This letter to the editor was published in the VC Star.
Rank-and-file backing Fryhoff
I am the President of the Ventura County Deputy Sheriffs’ Association (VCDSA). The VCDSA represents the rank-and-file members of the Ventura County Sheriff’s Office. We, along with all the other employee labor organizations with members who work for the Sheriff’s Office, have endorsed Jim Fryhoff for Sheriff and are not supporting the incumbent. Why?
The incumbent has been the sheriff for about 3 1/2 years. We have seen a lack of leadership from him. Many of our members have not seen him in person during his tenure, despite the VCDSA asking him repeatedly to visit them during briefings. Communication from the incumbent has been poor.
The incumbent even admitted at a recent debate that he does not believe the communities he serves should know his name. Morale among the rank-and-file is the lowest I have seen in my 20-year tenure. Without change, many will be looking to go to another agency. Most recently, the incumbent has resorted to belittling employee organizations because he is not supported by any of them. These are just a few reasons, there are many more.
It’s time for a true leader. Jim Fryhoff has proven law enforcement leadership in Ventura County. As Chief of Police in Ojai and Thousand Oaks, he has been supportive of those working for him, proactive on addressing crime trends, and the type of leader that surrounds himself with a well-rounded team that work collaboratively to ensure public safety issues are addressed. Please join me in voting for Jim Fryhoff.
Nick Odenath, Moorpark
Measures A & B need to pass
Is clean drinking water important to you? Should farmers in Ventura County be able to grow crops with uncontaminated water? A yes vote on Measures A & B will keep our local water supply safe. Oil and gas companies are using scare tactics, claiming that these measures will bring oil and gas drilling to a halt, killing jobs and depriving the county of much needed tax revenue. Not true. Measures A & B will not stop any existing oil drilling. The only thing that will change is the permitting process for new drilling. Any new drilling would have to go through a basic environmental review process.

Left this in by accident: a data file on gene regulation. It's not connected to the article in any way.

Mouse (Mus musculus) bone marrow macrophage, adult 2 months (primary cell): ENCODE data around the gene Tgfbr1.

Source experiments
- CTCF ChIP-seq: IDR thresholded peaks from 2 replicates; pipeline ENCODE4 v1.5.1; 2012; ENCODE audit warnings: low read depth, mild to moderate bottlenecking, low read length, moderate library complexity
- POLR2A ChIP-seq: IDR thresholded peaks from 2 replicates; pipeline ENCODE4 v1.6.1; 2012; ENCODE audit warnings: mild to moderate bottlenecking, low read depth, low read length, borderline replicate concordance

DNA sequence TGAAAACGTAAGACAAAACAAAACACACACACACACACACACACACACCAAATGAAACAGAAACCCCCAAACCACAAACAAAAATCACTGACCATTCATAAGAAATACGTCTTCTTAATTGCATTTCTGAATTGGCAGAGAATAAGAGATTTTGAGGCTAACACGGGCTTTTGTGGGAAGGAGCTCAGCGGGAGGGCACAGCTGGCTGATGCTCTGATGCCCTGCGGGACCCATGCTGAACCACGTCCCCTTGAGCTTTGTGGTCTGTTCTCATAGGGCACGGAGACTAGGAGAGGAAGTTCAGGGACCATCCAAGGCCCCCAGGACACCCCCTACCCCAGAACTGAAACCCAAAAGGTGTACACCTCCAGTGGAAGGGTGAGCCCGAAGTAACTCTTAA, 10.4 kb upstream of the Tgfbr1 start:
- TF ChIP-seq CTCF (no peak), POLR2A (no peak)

Now, 5,200 wells are operating under antiquated permits that were issued decades ago. These permits have no expiration date, and oil companies can use any method of extraction, even if it entails injecting hazardous chemicals dangerously close to underground water supplies. Drilling under these antiquated permits would continue, but new drilling permits would be subject to modern environmental review.
The oil and gas industry has spent $6.5 million against these common-sense rules. Local environmental groups and concerned citizens cannot compete with that. What we can do, however, is to vote yes on Measures A & B in June. For more information, visit vcsafe.org.
Kristen Kessler, Ventura